Re: What makes a (super-)programmer?

From: Les Cargill (lcargill_at_worldnet.att.net)
Date: 01/19/04


Date: Mon, 19 Jan 2004 00:01:05 GMT

CTips wrote:
>
> We know that there exist people who can far out-produce the average
> programmer. For instance, I know of 3-6 people who can produce 100klocs+
> of shippable code a year. Of course, just mentioning that figure does
> not adequately capture their abilities - that 100kloc would be
> 200-300kloc were it written by less skilled programmers, and it is
> higher quality in other aspects as well.
>
> I also know about 10-20 50kloc+ shippable/year programmers; again, that
> 50klocs is better quality than from an average programmer.
>
> So, what sets these peopele apart from the rest? What makes a
> super-programmer? More important - what is keeping "average" programmers
> from becoming better?
>
> Here is my list of observed similarities:
> - all of them can type fast - I'd guess 30wpm+
> - they use editors like vim,emacs,epsilon,sam - keyboard-centric as
> opposed to mouse-centric editors
> - they have a formal education in computer science.
> - they are intelligent
> - most use C, but a couple use scheme and ocaml.
> - they tend to work in systems (though this may be observer bias)
>
> Unfortunately, this list is only somewhat prescriptive. I guess I'm asking:
> - If you're a 100kloc/year programmer: what makes you so productive?
> - If you're a 50kloc/year programmer: what makes you more productive
> than the average programmer? Whats preventing you from being even more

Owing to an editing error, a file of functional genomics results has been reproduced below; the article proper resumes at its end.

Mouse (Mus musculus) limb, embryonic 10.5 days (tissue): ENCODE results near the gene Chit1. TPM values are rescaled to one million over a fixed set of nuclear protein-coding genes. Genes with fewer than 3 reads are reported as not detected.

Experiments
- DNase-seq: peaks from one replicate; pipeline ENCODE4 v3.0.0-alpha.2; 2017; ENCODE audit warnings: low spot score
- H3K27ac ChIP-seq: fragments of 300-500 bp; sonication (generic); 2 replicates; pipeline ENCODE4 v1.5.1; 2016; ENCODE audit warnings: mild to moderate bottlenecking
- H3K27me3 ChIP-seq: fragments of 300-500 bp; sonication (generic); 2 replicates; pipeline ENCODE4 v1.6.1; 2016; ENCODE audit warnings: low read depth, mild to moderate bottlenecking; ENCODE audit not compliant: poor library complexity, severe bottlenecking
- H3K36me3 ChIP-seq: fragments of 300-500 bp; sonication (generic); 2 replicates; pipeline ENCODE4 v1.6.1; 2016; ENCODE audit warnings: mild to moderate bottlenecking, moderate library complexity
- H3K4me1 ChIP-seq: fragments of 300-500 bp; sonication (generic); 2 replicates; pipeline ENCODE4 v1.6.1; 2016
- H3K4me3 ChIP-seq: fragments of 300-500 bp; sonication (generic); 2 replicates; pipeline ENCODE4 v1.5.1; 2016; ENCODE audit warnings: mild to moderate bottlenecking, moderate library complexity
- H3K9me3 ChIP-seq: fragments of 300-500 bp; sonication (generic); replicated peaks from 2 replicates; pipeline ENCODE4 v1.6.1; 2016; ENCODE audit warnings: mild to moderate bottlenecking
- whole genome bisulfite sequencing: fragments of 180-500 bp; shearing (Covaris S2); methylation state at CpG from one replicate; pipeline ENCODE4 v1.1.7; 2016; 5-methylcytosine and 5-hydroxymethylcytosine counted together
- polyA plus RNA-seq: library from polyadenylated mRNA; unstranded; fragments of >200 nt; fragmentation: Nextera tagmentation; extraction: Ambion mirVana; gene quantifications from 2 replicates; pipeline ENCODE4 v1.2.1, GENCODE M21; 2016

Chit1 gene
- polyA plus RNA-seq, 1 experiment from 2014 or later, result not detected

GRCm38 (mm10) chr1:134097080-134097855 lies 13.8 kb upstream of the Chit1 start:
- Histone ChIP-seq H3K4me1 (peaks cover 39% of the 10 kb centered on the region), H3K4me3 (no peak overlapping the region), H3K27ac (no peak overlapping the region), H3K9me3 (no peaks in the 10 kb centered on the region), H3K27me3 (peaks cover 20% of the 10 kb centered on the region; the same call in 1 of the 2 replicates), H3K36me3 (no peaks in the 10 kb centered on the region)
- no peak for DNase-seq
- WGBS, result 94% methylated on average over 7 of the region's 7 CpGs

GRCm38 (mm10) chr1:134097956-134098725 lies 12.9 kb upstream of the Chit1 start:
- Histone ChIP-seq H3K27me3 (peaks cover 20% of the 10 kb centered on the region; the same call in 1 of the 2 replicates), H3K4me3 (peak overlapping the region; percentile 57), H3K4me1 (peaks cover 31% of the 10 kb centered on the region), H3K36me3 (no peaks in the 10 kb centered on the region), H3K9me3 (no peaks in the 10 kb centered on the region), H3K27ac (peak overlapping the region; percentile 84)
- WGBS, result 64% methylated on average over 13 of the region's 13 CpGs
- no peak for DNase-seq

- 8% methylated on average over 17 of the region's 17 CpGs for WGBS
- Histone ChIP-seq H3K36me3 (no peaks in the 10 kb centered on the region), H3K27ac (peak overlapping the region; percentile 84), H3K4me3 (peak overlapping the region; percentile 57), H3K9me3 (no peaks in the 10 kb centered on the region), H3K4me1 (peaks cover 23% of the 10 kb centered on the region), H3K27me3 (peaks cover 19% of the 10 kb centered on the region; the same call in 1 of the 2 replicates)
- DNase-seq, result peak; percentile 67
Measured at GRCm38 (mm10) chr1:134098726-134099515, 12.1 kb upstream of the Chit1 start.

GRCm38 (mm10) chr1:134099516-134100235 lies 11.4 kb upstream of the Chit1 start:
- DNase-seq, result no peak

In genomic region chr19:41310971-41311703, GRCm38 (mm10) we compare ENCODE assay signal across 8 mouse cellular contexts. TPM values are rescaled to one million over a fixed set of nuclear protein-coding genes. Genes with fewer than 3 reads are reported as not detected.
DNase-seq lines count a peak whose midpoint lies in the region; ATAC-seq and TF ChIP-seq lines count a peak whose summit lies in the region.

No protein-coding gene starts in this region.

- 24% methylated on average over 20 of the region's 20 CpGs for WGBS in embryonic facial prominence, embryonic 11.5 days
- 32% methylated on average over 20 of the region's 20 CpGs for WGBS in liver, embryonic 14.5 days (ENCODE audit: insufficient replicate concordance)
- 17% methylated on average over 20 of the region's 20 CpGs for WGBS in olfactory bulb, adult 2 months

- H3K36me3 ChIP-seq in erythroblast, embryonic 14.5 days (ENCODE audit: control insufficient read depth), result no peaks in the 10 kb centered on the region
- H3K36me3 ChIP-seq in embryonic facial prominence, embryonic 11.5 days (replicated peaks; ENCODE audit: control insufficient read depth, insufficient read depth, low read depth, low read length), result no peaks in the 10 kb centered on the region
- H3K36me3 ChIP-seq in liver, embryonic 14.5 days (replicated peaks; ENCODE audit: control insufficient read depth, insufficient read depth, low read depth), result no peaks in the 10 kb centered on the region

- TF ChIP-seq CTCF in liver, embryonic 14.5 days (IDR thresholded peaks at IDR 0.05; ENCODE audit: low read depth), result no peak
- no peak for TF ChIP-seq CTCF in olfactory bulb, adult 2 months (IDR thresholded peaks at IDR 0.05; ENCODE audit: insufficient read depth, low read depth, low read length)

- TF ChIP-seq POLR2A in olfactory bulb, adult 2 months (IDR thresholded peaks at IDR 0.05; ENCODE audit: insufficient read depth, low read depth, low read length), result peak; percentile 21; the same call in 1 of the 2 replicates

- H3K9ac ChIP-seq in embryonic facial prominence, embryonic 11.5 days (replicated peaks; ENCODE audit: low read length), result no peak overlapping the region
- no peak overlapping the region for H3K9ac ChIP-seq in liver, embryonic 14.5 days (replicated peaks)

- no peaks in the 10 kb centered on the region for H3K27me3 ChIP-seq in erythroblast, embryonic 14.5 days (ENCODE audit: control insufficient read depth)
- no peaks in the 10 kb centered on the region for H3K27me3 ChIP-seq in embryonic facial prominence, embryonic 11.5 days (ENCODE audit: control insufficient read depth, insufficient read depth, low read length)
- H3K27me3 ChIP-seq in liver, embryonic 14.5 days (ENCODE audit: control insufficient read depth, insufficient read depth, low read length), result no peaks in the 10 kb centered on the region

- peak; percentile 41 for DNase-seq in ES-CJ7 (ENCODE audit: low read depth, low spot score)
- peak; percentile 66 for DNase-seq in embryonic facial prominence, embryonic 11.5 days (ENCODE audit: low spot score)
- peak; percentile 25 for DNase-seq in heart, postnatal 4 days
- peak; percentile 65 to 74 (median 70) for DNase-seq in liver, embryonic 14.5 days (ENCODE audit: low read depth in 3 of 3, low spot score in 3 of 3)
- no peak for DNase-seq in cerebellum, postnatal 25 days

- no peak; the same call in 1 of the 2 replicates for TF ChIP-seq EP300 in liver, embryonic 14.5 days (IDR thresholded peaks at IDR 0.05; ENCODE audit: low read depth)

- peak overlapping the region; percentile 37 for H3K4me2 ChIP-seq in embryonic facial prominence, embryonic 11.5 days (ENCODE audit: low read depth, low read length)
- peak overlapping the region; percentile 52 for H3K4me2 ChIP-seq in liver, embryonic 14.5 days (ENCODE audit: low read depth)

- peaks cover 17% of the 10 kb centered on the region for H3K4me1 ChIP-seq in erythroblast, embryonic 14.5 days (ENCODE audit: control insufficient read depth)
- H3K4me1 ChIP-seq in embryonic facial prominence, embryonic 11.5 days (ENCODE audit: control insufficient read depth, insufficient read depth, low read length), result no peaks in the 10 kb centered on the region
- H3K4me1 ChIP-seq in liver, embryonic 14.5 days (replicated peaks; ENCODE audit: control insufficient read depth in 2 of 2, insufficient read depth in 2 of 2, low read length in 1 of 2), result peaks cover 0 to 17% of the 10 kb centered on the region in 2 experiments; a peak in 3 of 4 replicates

> productive?
> - Otherwise: What's preventing you from being more productive?

KLOC are such a bad metric even Ballmer knows it. You can't even
measure productivity unless you're willing to have strong acountability
top to bottom throughout the organization, and it *will* be
severely biased by local mores.

"Defect density" is an improvement, but it chills progress. You have
to be very careful and know the customers and know how to
establish contingency plans when things go wrong.

My experience is that somebody who is deliberate and produces
a low rate of errors will arguably be of more value than
somebody who spews out cubic yards of slop. But one sloppy/fast
guy can act as a "point man" and get stuff on the table, and
any number of "cleanup" guys can firm his output into a
product. Depends. Who are the customers, and what are the
deliverables?

Making simple mistakes is the preferred thing. The Hard
Part is avoiding profound mistakes that cost a lot to fix.

I once spent two weeks characterising and fixing code to
manage a circuit which had been reused as a block for *fifteen
years* and had very subtly elicited failure modes, which
the tests designed to find would have never found. The
only reason it came to light was because a very dogged and
talented field service guy insisted it was broken. He
designed a test, and we fixed it.

And negative productivity is a distinct possibility.

--
Les Cargill